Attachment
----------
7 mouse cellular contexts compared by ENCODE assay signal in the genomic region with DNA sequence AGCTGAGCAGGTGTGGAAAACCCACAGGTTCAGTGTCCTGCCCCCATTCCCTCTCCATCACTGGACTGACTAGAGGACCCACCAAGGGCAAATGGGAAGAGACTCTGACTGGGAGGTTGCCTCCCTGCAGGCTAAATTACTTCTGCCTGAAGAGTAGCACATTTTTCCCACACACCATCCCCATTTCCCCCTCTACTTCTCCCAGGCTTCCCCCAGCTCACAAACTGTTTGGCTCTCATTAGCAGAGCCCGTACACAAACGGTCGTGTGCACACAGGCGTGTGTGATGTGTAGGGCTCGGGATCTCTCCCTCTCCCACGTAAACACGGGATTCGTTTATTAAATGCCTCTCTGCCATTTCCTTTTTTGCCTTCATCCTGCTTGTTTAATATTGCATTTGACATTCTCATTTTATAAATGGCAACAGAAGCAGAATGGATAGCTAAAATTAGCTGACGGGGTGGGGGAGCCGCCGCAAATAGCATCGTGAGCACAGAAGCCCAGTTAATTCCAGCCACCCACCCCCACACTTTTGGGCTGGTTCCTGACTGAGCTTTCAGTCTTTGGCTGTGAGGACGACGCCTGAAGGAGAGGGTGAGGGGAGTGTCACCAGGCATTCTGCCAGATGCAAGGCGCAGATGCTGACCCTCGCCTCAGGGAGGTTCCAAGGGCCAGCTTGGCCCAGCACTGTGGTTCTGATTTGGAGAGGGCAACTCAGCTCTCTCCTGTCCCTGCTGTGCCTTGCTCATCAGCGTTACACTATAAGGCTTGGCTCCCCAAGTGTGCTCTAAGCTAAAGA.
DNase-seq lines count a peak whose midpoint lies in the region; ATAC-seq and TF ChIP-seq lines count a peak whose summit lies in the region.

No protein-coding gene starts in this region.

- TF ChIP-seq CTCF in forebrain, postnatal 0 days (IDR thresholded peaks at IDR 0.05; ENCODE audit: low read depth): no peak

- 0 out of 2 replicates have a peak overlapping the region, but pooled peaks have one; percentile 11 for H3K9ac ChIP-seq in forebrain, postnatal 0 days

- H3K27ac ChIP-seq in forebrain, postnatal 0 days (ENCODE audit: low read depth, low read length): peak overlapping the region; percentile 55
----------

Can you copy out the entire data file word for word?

7 mouse cellular contexts compared by ENCODE assay signal in the genomic region with DNA sequence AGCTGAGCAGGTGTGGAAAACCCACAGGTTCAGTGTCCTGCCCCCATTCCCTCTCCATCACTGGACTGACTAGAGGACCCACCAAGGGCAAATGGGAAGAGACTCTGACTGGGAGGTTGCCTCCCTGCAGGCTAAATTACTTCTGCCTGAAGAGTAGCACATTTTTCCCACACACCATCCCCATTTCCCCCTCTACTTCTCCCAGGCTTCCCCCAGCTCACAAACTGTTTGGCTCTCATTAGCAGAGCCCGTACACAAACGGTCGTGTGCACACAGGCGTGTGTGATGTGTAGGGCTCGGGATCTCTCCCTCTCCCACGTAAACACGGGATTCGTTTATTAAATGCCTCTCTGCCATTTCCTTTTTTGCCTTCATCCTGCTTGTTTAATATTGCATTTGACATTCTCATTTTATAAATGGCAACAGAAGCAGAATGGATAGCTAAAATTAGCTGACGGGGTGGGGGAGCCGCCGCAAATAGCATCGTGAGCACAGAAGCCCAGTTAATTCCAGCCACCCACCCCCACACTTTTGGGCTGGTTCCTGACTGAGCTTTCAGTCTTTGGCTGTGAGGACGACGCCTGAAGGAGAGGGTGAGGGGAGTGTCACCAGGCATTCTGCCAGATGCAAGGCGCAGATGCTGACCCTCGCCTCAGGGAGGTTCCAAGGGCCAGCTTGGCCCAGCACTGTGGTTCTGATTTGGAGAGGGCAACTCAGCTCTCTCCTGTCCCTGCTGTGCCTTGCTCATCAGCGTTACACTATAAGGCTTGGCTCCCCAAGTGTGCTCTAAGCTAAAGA.
DNase-seq lines count a peak whose midpoint lies in the region; ATAC-seq and TF ChIP-seq lines count a peak whose summit lies in the region.

No protein-coding gene starts in this region.

- TF ChIP-seq CTCF in forebrain, postnatal 0 days (IDR thresholded peaks at IDR 0.05; ENCODE audit: low read depth): no peak

- 0 out of 2 replicates have a peak overlapping the region, but pooled peaks have one; percentile 11 for H3K9ac ChIP-seq in forebrain, postnatal 0 days

- H3K27ac ChIP-seq in forebrain, postnatal 0 days (ENCODE audit: low read depth, low read length): peak overlapping the region; percentile 55